By Ramona Wadi
The near-absence of Palestine contrasted sharply with the promotion of Israel’s international positioning in Israeli Prime Minister Benjamin Netanyahu’s speech to the UN General Assembly. This is not the first time that Palestine was side-lined in Israeli ministers’ speeches – the spectrum ranges from incessant incitement of ethnic cleansing to non-recognition. However, Netanyahu’s latest speech clearly indicates Israel’s focus on foreign policy is directly tied to the disappearance of Palestine from rhetoric. As a result, any action taken by Israel to colonise Palestine will, in future, meet with tacit complicity not only by the international community as a collective, but also regionally and by individual countries supporting Israel’s multi-faceted endeavours.
For the undiscerning, Israel was presented as an epitome of success in various fields, particularly those tied to surveillance, purported humanitarian aid and development of exploited countries. Netanyahu described the process of Israel’s current position as being “in the midst of a great revolution, a revolution in Israel’s standing among the nations.” A more apt description of Israel’s self-professed fame would include an assessment of how the international community allowed a colonial entity to thrive at the expense of the indigenous Palestinian people, allowing Israel to make claims which eliminates the duplicity it cherishes – namely promoting development while implementing the opposite in Palestine with the aim of expelling the entire population.
Reading Netanyahu’s complete speech, one realises that the rhetoric used reflects the propaganda that is routinely touted at an international level, including by UN officials during occasions when lauding the alleged advances is necessary to obliterate the organisation’s track record in destroying societies and promoting different forms of violence.
It is, therefore, no surprise that in the same vein, Netanyahu continued to lambast the UN regarding alleged anti-Israel bias, while at the same time making specific references to the UN Secretary General Antonio Guterres’ comments that denying Israel’s right to exist is anti-Semitism. This latest cacophony which Israel has endeavoured to promote internationally will continue to serve as a generalised reference if ever the international community decides to state a stance of favour of decolonisation. By managing to disseminate a fabricated narrative at an international level and substantiate with action that can also be generalised under the wide spectrum of “humanitarian aid”, Israel is now closer to experimenting with the equation of oblivion.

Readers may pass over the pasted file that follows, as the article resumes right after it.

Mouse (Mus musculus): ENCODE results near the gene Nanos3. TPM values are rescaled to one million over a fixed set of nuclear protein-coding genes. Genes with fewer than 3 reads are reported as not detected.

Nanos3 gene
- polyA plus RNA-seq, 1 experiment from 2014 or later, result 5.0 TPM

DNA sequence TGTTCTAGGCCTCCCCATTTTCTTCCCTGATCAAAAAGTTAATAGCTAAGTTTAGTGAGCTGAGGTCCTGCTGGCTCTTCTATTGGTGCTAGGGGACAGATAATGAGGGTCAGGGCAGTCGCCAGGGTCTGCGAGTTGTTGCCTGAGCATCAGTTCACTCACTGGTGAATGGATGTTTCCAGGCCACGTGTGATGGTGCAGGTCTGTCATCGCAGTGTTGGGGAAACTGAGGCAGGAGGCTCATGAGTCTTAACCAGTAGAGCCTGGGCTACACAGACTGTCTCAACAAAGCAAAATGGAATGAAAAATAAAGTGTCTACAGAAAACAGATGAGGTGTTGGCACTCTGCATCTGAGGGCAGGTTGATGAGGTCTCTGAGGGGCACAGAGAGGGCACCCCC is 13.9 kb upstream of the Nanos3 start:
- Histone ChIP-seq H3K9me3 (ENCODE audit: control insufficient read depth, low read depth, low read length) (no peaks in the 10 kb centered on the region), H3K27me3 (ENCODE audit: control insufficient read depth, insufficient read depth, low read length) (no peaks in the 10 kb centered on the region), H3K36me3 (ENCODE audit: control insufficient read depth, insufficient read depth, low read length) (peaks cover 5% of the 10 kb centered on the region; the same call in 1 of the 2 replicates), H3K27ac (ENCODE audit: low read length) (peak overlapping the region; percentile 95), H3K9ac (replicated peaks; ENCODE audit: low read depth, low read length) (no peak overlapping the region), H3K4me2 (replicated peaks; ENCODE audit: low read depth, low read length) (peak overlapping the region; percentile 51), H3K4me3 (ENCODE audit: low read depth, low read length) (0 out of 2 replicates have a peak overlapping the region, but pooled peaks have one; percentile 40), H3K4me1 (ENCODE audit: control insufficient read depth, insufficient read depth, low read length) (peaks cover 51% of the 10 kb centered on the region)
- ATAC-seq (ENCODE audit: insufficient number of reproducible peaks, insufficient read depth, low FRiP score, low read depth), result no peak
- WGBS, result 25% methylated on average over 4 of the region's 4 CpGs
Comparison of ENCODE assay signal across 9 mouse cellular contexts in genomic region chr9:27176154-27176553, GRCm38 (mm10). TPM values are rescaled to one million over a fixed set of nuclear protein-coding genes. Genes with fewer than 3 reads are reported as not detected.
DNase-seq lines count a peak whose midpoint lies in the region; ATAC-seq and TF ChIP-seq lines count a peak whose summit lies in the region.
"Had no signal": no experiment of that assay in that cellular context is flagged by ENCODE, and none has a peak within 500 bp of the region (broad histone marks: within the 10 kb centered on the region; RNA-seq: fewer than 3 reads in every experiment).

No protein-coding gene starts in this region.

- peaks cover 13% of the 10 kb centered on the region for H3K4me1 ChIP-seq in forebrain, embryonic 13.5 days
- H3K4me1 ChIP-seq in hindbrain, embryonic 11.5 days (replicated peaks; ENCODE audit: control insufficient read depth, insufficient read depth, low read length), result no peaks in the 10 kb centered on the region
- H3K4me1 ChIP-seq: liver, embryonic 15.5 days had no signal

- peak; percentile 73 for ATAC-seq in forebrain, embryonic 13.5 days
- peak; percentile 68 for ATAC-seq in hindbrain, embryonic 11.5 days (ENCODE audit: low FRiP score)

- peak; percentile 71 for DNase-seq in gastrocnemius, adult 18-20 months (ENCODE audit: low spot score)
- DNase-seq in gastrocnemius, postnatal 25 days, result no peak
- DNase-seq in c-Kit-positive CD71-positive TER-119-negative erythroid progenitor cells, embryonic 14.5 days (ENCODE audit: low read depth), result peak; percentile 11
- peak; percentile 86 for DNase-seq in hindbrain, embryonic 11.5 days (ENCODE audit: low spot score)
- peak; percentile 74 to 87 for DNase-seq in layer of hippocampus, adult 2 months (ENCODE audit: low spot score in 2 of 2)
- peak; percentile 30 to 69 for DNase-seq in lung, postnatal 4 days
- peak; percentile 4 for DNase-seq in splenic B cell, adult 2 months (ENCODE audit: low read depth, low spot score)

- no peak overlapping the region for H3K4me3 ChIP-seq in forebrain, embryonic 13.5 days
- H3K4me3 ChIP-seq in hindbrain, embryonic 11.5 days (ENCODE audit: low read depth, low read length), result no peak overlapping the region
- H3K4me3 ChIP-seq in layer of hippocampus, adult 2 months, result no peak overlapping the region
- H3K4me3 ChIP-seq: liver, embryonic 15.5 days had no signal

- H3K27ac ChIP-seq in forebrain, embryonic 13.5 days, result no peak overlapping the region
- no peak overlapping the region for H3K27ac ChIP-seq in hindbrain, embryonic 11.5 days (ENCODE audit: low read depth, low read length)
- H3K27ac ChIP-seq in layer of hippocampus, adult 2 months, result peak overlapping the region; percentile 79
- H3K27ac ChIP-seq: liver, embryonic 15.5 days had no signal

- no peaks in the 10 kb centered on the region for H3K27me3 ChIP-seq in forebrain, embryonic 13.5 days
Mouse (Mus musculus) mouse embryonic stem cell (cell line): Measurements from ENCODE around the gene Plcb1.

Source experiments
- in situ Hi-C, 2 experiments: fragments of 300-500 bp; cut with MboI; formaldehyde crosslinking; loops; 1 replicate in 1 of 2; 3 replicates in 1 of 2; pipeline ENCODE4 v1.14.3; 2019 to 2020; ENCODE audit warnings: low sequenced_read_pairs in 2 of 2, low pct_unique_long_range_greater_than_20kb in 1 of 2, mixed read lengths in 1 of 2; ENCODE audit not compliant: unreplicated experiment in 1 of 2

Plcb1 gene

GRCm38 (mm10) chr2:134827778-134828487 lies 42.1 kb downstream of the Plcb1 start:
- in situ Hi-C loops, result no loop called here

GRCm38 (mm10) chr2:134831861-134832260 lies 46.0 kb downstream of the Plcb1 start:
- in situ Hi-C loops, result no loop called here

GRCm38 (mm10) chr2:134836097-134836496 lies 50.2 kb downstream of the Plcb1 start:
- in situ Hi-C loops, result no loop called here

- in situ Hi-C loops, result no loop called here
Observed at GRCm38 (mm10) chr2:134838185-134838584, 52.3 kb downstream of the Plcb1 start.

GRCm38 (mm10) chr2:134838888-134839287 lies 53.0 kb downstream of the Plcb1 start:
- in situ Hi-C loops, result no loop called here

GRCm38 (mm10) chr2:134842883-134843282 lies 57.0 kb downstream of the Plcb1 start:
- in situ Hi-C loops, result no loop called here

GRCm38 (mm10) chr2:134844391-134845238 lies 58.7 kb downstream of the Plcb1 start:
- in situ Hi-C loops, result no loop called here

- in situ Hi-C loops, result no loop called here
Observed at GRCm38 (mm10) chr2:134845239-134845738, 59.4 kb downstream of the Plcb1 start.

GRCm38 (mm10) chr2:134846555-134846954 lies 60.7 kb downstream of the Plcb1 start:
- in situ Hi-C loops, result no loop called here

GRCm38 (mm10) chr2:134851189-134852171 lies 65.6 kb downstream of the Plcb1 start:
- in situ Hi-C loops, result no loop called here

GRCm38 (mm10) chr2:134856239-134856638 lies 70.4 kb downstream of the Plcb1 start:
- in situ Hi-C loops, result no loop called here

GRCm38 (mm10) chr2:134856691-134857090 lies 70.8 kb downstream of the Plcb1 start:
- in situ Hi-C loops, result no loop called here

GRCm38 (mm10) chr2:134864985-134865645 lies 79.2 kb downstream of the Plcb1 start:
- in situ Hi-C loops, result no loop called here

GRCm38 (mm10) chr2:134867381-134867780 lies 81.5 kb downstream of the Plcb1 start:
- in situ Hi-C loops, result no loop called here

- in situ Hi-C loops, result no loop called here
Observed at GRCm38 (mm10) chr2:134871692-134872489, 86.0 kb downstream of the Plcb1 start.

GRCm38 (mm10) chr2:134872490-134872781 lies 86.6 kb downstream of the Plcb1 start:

With PA President Mahmoud Abbas seeking authoritarian control over Palestinians in the name of national unity and US President Donald Trump blatantly indulging in diplomatic delays, the space for forgetting is enlarging. Conversely, the fact that Palestinians have been rhetorically displaced as a prelude for further physical forced displacement should also create an insistence to the contrary. Absence creates a presence that cannot be displaced – historical narratives and collective memory, such as in the case of the disappeared, for example, have reinforced remembrance. If individual countries and the international community seek to alter this truth by capitulating to Netanyahu’s global requirements, the ramifications of such a decision will continue to fuel the contradiction between professed support for Palestinians and participation in their displacement from land and history.